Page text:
ELECTRICITY gets costlier
At a time when people are grappling with high prices of many daily essentials, the government has hiked electricity prices, which is likely to cause a big ripple effect on the economy.
The new rate will take effect from Sunday, and in a few weeks power consumption will increase with farmers irrigating their land and people using fans and ACs as temperatures rise.
Consumer rights activists and economists said the effect will be the hardest on those living paycheque to paycheque.
Bangladesh Energy Regulatory Commission (BERC) yesterday announced that each unit of electricity will be Tk 7.13, a 5.3 percent increase from the current rate.
The last time power prices were hiked was in November 2017. It was also a 5.3 percent increase.
"We hiked the price considering the overall economic situation, production cost of electricity and its demand. We have assessed the impact [of the hike] on general public, irrigation, and small and medium entrepreneurs," BERC Chairman Abdul Jalil told reporters at a press conference at his office in the capital.
He added that the hike would barely affect the general public.
When reporters asked him about the rationale for the decision, he said, "We are satisfied with our decision."
For the same level of usage, those who used to pay Tk 215-219 a month will now have to pay Tk 220-224, and those who used to pay Tk 759 will pay Tk 803, he said.
For irrigation, farmers spending Tk 3,260 will now pay Tk 3,448. Small entrepreneurs will pay Tk 17,360 instead of Tk 16,550. Medium entrepreneurs will pay Tk 3,44,000 instead of Tk 3,26,000 a month.
Prices of up to 75 units of electricity went up by Tk 15; 150 units by Tk 48; 250 units by Tk 90; 450 units by Tk 196; and 1,000 units by Tk 604, Jalil said.
A public hearing on the proposals for the hike was held by BERC on November 28 last year, when Bangladesh Power Development Board proposed increasing bulk electricity tariff by 23.27 percent.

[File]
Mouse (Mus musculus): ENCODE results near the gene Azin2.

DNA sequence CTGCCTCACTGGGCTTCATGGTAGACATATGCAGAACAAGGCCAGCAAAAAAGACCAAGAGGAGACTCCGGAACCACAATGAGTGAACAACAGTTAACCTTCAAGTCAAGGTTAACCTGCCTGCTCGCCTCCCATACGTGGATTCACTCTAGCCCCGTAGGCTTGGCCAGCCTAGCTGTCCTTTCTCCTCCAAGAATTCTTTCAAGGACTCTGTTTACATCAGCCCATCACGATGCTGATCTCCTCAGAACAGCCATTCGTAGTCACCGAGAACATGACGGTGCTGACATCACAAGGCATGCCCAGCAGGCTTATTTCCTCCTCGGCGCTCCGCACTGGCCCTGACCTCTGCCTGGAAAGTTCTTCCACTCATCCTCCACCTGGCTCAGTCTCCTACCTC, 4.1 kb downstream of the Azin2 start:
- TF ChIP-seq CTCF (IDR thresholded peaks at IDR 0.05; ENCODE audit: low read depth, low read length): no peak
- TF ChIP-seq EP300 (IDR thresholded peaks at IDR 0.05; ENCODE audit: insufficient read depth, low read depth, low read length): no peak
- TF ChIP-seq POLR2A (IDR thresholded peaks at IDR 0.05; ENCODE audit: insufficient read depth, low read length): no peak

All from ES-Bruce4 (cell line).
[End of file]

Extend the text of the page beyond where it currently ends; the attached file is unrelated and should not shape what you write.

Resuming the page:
Dhaka Power Distribution Company, West Zone Power Distribution Company Ltd, and Northern Electricity Supply Company also submitted proposals to increase prices that day. The companies said the costs of operation, hiring employees, modern technology and equipment had increased.
Ghulam Rahman, president of Consumers Association of Bangladesh, told The Daily Star: "During the hearing, we said the move was not acceptable at all. It is illogical, unjust and likely to breed corruption in the private power companies."
According to Trading Corporation of Bangladesh, prices of rice, pulse, oil, spices, sugar and many other daily essentials have increased this year. Onion prices rose by 277 percent compared to last year.
"Gas price was hiked a few months ago, and now electricity will be costlier. But my salary remains the same. I do not know how to adjust my expenses," Sultan Ahmed, a private employee, told the correspondents.
Bangladesh Bureau of Statistics in a recent report said there was a 6.30 percent non-food inflation in January, the highest since December 2015. People living in rural areas are hit the hardest due to the spiralling prices of goods and services other than food.
Since 2010, household electricity price has been hiked seven times and bulk nine times.
Economist Ahsan H Mansur said, "It will create a difficult situation in the industrial sector as production costs will increase. The competitiveness of the readymade garment sector may diminish."
The supposed aim of price hike is to reduce the subsidy, but the cost of power generation would have come down if the government increased efficiency, he added.